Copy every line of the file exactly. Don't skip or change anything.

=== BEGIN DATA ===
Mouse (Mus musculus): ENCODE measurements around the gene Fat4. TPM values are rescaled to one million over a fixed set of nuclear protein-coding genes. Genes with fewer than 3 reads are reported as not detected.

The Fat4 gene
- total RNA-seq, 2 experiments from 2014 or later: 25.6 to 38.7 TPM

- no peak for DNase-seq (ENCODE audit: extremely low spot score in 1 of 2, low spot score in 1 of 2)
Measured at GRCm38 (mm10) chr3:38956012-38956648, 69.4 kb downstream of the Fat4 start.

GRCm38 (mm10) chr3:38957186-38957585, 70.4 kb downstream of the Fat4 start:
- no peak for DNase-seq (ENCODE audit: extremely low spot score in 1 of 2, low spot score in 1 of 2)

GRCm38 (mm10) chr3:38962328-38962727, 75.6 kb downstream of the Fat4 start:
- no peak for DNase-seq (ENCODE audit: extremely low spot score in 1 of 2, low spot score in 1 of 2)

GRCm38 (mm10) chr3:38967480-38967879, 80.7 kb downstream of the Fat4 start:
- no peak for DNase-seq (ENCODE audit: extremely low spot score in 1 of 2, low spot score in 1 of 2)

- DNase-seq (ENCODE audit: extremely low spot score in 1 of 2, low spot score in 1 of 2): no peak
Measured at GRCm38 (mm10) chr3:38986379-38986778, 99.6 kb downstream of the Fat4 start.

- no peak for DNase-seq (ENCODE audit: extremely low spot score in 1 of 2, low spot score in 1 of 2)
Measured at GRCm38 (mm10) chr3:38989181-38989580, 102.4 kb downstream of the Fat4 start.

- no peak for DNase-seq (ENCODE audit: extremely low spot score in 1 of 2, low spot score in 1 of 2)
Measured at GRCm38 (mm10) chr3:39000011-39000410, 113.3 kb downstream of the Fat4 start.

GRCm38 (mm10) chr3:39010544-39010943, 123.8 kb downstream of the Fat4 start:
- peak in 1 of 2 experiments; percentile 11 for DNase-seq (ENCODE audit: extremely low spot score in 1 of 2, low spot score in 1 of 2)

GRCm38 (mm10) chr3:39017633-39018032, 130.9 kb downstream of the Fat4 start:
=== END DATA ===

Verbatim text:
Mouse (Mus musculus): ENCODE measurements around the gene Fat4. TPM values are rescaled to one million over a fixed set of nuclear protein-coding genes. Genes with fewer than 3 reads are reported as not detected.

The Fat4 gene
- total RNA-seq, 2 experiments from 2014 or later: 25.6 to 38.7 TPM

- no peak for DNase-seq (ENCODE audit: extremely low spot score in 1 of 2, low spot score in 1 of 2)
Measured at GRCm38 (mm10) chr3:38956012-38956648, 69.4 kb downstream of the Fat4 start.

GRCm38 (mm10) chr3:38957186-38957585, 70.4 kb downstream of the Fat4 start:
- no peak for DNase-seq (ENCODE audit: extremely low spot score in 1 of 2, low spot score in 1 of 2)

GRCm38 (mm10) chr3:38962328-38962727, 75.6 kb downstream of the Fat4 start:
- no peak for DNase-seq (ENCODE audit: extremely low spot score in 1 of 2, low spot score in 1 of 2)

GRCm38 (mm10) chr3:38967480-38967879, 80.7 kb downstream of the Fat4 start:
- no peak for DNase-seq (ENCODE audit: extremely low spot score in 1 of 2, low spot score in 1 of 2)

- DNase-seq (ENCODE audit: extremely low spot score in 1 of 2, low spot score in 1 of 2): no peak
Measured at GRCm38 (mm10) chr3:38986379-38986778, 99.6 kb downstream of the Fat4 start.

- no peak for DNase-seq (ENCODE audit: extremely low spot score in 1 of 2, low spot score in 1 of 2)
Measured at GRCm38 (mm10) chr3:38989181-38989580, 102.4 kb downstream of the Fat4 start.

- no peak for DNase-seq (ENCODE audit: extremely low spot score in 1 of 2, low spot score in 1 of 2)
Measured at GRCm38 (mm10) chr3:39000011-39000410, 113.3 kb downstream of the Fat4 start.

GRCm38 (mm10) chr3:39010544-39010943, 123.8 kb downstream of the Fat4 start:
- peak in 1 of 2 experiments; percentile 11 for DNase-seq (ENCODE audit: extremely low spot score in 1 of 2, low spot score in 1 of 2)

GRCm38 (mm10) chr3:39017633-39018032, 130.9 kb downstream of the Fat4 start: